Video: Reasons to ignore near-term challenges for energy transition market
Alex Monk thinks that with earnings at a turning point and attractive valuations, the outlook remains bright for energy transition investing, despite likely short-term volatility.
How was the first half of 2023 for the global energy transition universe?
The first half of 2023 has been quite challenging for many parts of the global energy transition universe, with many areas within the space delivering volatile and disappointing returns. Other than parts of electrical equipment and clean mobility, almost all sub-sectors have underperformed the broader market year to date.
Three main factors have contributed to this trend: continued inflationary pressures and supply chain disruptions; tightening financial conditions by central banks, and easing demand in certain end-markets such as residential solar and electric vehicle charging. Rapidly falling energy prices have not been helpful too.
It’s important to note that these are short-term headwinds that won’t challenge the return potential of energy transition equities longer term.
What is the outlook for the sector in second half of 2023 and beyond?
Energy transition markets may continue to experience volatility in the second half of the year.
While certain more consumer-exposed energy transition markets are already seeing easing end-demand, the risk of a broader economic slowdown could lead to further pressures moving forward.
At the same time, potential structural inflation threats could put renewed upward pressure on interest rates and valuations in the space.
But beyond the near-term volatility, we see a much brighter outlook emerging.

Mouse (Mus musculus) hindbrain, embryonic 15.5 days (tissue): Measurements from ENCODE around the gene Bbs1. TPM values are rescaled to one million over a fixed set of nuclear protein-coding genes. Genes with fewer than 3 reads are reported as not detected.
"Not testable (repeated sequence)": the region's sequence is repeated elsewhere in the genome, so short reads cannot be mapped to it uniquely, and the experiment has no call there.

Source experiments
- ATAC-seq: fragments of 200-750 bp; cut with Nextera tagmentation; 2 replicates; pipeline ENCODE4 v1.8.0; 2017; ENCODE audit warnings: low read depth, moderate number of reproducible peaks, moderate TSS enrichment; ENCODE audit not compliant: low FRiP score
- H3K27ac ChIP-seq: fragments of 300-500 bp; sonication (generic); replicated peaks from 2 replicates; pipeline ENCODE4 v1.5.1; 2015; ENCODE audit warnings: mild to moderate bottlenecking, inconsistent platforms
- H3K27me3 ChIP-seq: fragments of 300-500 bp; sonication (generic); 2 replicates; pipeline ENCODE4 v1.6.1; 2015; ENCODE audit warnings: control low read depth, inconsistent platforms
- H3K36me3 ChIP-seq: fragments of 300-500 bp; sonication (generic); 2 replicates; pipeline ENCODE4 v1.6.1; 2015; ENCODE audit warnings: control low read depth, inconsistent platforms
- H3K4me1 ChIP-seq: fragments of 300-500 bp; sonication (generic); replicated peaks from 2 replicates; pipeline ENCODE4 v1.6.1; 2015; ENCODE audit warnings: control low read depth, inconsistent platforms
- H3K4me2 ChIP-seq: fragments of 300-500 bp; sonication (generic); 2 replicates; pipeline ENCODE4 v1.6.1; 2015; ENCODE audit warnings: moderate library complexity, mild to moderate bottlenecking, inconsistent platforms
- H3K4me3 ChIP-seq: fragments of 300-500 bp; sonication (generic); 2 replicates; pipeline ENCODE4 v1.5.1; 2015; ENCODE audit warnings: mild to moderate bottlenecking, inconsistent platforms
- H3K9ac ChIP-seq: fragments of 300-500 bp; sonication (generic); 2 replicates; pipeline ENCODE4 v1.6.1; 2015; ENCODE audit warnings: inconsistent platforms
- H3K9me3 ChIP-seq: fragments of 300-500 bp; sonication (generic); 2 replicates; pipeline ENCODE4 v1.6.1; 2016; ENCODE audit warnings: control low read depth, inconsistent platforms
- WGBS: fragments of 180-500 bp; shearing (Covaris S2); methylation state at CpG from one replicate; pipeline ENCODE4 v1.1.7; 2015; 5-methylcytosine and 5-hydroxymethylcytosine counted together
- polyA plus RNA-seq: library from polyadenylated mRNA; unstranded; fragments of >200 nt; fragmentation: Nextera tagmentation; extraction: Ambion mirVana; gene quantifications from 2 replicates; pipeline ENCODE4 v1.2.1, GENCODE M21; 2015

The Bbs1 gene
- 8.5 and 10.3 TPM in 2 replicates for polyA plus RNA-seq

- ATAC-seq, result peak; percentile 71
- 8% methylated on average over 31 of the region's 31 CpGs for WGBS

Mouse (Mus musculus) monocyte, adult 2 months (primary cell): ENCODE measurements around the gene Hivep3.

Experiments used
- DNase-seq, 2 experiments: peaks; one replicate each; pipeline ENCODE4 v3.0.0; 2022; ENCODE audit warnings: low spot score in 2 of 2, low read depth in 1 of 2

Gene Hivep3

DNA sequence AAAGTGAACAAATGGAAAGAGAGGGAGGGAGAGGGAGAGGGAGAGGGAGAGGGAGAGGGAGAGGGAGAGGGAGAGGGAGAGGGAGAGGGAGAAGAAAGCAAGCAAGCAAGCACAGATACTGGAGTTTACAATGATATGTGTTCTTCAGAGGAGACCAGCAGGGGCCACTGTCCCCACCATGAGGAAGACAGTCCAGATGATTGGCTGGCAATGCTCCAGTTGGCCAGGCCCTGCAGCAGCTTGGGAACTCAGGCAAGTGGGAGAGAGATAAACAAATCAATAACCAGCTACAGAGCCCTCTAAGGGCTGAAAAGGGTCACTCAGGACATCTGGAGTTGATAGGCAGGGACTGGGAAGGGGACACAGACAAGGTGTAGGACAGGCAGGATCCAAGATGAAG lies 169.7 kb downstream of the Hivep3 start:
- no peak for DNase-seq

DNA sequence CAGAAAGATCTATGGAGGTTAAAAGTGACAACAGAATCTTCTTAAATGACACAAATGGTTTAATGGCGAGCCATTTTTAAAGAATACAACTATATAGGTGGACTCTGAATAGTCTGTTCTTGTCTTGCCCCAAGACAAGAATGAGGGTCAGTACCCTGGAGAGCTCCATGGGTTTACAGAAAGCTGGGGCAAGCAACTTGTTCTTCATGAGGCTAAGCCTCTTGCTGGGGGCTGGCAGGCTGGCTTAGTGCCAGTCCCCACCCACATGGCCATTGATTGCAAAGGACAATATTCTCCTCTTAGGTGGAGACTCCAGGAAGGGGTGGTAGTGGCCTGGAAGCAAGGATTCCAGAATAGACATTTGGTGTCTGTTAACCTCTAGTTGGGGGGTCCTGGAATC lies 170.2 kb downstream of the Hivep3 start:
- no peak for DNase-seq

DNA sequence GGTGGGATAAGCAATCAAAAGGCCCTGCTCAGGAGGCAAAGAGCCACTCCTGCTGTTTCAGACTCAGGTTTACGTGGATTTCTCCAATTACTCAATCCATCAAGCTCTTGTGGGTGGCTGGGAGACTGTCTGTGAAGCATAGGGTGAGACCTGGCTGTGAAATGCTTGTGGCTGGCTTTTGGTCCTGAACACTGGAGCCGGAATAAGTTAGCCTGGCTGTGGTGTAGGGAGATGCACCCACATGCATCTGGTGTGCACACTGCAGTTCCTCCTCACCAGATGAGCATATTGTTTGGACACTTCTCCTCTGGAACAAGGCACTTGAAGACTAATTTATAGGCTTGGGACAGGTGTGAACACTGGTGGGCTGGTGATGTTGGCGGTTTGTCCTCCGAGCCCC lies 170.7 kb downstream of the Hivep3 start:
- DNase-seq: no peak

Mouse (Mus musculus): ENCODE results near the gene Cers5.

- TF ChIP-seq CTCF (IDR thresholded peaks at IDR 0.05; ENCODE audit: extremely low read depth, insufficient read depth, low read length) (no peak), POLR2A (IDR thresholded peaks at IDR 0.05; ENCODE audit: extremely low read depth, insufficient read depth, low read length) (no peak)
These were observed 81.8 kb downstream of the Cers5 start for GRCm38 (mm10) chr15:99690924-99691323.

As supply chains ease, pent-up orders are unlocked by continued policy support, and consumers and businesses adapt to the post-Covid environment, demand for energy transition technologies is expected to rise. Mid-term earnings expectations are moving upwards, giving confidence that earnings will improve from 2024 onwards.
This expected earnings inflection, along with attractive valuations we have seen since the start of this year, could drive positive performance for energy transition equities.
How are you positioning for the next months?
We continue to take a balanced approach to portfolio construction across the sub-sectors, focusing on investing in the market leaders with attractive fundamental valuations across the different parts of the value chain.
Specifically, we are focusing on two groups of businesses:
The first is businesses under pressure due to cyclical headwinds, but with strong structural earnings growth potential and very attractive valuations. These are names are in the wind equipment space, electric vehicle charging, residential solar, batteries and storage, and the hydrogen space.
Secondly, we like businesses that continue to see strong earnings momentum due to both structural and cyclical support, and where valuations are still reasonable. These are names in the electrical equipment, transmission and distribution, and the solar equipment space.
Finally, while we still expect further volatility, we have started to deploy the cash buffer we have kept on the side over the past 18 months to protect capital into the market.
With valuation resets and the mid-term earnings outlook improving, we see increasingly attractive risk-reward opportunities in the long-term winners across the energy transition value chain.